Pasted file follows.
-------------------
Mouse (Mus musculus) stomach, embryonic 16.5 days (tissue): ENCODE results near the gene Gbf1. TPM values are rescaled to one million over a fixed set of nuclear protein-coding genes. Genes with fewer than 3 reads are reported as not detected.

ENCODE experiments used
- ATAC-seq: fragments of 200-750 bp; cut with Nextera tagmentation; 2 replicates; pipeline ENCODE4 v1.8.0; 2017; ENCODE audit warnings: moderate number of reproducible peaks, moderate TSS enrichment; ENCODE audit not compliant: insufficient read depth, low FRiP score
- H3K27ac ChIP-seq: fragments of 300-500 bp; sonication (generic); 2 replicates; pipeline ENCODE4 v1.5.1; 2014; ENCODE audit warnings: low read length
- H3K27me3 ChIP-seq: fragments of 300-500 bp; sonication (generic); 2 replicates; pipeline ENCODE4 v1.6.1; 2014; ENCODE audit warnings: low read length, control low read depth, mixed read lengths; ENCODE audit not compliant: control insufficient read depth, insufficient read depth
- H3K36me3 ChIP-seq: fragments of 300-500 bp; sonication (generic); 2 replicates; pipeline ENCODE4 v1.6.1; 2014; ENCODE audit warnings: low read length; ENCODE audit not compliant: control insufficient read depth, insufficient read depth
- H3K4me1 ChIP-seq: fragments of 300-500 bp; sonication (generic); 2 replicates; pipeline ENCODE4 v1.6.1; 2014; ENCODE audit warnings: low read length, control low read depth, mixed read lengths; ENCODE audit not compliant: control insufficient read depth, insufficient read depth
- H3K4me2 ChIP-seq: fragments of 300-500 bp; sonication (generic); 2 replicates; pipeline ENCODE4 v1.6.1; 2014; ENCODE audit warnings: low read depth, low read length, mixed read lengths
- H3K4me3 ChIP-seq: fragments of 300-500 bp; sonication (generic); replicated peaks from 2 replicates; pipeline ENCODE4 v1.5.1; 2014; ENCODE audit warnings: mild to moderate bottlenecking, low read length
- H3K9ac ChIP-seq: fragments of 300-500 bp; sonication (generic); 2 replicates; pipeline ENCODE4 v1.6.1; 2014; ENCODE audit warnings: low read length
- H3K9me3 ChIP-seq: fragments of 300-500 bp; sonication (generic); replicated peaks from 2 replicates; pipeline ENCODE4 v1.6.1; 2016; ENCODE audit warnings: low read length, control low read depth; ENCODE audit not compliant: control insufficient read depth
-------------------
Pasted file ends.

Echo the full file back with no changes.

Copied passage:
Mouse (Mus musculus) stomach, embryonic 16.5 days (tissue): ENCODE results near the gene Gbf1. TPM values are rescaled to one million over a fixed set of nuclear protein-coding genes. Genes with fewer than 3 reads are reported as not detected.

ENCODE experiments used
- ATAC-seq: fragments of 200-750 bp; cut with Nextera tagmentation; 2 replicates; pipeline ENCODE4 v1.8.0; 2017; ENCODE audit warnings: moderate number of reproducible peaks, moderate TSS enrichment; ENCODE audit not compliant: insufficient read depth, low FRiP score
- H3K27ac ChIP-seq: fragments of 300-500 bp; sonication (generic); 2 replicates; pipeline ENCODE4 v1.5.1; 2014; ENCODE audit warnings: low read length
- H3K27me3 ChIP-seq: fragments of 300-500 bp; sonication (generic); 2 replicates; pipeline ENCODE4 v1.6.1; 2014; ENCODE audit warnings: low read length, control low read depth, mixed read lengths; ENCODE audit not compliant: control insufficient read depth, insufficient read depth
- H3K36me3 ChIP-seq: fragments of 300-500 bp; sonication (generic); 2 replicates; pipeline ENCODE4 v1.6.1; 2014; ENCODE audit warnings: low read length; ENCODE audit not compliant: control insufficient read depth, insufficient read depth
- H3K4me1 ChIP-seq: fragments of 300-500 bp; sonication (generic); 2 replicates; pipeline ENCODE4 v1.6.1; 2014; ENCODE audit warnings: low read length, control low read depth, mixed read lengths; ENCODE audit not compliant: control insufficient read depth, insufficient read depth
- H3K4me2 ChIP-seq: fragments of 300-500 bp; sonication (generic); 2 replicates; pipeline ENCODE4 v1.6.1; 2014; ENCODE audit warnings: low read depth, low read length, mixed read lengths
- H3K4me3 ChIP-seq: fragments of 300-500 bp; sonication (generic); replicated peaks from 2 replicates; pipeline ENCODE4 v1.5.1; 2014; ENCODE audit warnings: mild to moderate bottlenecking, low read length
- H3K9ac ChIP-seq: fragments of 300-500 bp; sonication (generic); 2 replicates; pipeline ENCODE4 v1.6.1; 2014; ENCODE audit warnings: low read length
- H3K9me3 ChIP-seq: fragments of 300-500 bp; sonication (generic); replicated peaks from 2 replicates; pipeline ENCODE4 v1.6.1; 2016; ENCODE audit warnings: low read length, control low read depth; ENCODE audit not compliant: control insufficient read depth